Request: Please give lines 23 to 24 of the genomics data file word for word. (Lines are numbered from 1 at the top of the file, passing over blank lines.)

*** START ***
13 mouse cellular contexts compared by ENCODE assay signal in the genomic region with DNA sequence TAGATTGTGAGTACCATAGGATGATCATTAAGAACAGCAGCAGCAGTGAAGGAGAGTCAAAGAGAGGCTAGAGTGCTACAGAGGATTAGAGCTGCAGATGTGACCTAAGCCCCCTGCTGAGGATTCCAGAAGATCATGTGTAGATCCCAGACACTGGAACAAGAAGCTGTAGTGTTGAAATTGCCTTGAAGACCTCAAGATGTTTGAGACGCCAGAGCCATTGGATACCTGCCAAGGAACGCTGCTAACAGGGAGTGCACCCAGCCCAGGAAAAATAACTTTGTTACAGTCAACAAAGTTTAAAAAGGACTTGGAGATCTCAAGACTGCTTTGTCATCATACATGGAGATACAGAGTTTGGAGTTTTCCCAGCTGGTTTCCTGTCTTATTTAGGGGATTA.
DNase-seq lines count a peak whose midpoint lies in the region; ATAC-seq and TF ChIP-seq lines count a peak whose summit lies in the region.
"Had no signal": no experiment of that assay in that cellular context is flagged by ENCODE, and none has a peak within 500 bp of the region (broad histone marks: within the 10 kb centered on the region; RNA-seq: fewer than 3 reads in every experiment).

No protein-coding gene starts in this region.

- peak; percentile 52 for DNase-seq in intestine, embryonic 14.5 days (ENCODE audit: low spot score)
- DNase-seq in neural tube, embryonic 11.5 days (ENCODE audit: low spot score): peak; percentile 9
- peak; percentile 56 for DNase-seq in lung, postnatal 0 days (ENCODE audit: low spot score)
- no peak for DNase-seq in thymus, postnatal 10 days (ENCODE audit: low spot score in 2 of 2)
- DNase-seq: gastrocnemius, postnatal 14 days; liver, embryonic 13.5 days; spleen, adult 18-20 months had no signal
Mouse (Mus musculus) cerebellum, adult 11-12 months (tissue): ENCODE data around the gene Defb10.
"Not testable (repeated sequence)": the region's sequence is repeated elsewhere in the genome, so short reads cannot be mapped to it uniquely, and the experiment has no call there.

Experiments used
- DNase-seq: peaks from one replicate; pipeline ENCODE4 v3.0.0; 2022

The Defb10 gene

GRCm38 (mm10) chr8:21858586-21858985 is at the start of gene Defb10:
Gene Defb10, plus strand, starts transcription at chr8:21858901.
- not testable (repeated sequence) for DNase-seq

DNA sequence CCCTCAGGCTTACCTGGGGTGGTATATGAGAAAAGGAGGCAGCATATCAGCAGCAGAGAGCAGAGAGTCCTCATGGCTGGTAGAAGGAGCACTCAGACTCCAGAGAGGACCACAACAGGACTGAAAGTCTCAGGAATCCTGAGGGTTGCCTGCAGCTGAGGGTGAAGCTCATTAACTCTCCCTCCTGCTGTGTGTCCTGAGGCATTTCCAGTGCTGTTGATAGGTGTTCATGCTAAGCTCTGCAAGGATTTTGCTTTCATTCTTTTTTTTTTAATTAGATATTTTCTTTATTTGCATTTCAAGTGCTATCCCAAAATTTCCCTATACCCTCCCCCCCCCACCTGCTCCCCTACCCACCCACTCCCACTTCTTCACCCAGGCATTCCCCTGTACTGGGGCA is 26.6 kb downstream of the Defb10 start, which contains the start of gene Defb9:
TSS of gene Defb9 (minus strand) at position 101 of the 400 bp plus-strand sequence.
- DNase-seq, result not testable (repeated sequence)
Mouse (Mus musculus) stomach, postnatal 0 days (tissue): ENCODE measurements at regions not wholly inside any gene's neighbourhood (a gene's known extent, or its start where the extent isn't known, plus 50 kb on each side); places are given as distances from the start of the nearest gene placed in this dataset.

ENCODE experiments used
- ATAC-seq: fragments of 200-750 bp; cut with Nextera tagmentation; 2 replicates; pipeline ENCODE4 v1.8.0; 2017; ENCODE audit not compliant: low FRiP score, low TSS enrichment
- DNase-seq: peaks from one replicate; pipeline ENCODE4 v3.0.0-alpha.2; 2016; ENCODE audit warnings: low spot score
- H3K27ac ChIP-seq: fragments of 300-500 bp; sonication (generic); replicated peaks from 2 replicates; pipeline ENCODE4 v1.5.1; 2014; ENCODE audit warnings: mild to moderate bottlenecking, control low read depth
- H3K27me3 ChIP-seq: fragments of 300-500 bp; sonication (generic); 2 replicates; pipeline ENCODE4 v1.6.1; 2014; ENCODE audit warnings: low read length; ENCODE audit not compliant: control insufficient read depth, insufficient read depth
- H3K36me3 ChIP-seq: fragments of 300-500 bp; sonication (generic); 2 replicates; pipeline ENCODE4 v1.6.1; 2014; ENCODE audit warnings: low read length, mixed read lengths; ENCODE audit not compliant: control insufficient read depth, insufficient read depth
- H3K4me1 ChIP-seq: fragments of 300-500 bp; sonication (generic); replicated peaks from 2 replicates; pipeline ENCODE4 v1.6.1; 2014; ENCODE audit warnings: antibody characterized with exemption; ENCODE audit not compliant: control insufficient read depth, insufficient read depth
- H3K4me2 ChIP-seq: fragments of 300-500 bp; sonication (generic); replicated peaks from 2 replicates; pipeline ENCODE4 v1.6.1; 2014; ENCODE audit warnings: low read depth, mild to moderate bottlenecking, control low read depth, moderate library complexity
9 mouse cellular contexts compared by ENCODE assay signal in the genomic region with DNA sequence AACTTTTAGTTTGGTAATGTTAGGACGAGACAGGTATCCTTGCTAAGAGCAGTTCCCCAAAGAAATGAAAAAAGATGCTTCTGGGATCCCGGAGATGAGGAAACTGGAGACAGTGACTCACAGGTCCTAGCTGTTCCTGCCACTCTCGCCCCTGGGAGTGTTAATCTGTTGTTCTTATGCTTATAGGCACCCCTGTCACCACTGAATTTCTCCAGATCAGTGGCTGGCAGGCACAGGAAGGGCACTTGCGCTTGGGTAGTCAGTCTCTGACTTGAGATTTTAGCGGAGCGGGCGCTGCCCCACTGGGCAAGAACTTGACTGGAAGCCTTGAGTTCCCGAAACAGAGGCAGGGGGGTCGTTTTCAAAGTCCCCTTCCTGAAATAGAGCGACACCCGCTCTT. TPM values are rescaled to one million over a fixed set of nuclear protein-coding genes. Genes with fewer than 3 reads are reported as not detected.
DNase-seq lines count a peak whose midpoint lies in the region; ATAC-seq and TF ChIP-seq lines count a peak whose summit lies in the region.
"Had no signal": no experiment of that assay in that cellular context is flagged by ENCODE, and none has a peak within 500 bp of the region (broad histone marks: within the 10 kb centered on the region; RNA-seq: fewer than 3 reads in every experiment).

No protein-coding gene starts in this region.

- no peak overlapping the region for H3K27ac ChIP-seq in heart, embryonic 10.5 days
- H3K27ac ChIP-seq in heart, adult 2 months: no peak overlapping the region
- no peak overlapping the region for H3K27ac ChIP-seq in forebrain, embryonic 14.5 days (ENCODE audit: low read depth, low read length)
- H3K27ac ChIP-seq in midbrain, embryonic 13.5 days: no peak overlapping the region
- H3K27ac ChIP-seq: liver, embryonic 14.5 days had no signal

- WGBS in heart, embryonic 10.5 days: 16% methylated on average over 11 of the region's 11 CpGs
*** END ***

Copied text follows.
- ATAC-seq: fragments of 200-750 bp; cut with Nextera tagmentation; 2 replicates; pipeline ENCODE4 v1.8.0; 2017; ENCODE audit not compliant: low FRiP score, low TSS enrichment
- DNase-seq: peaks from one replicate; pipeline ENCODE4 v3.0.0-alpha.2; 2016; ENCODE audit warnings: low spot score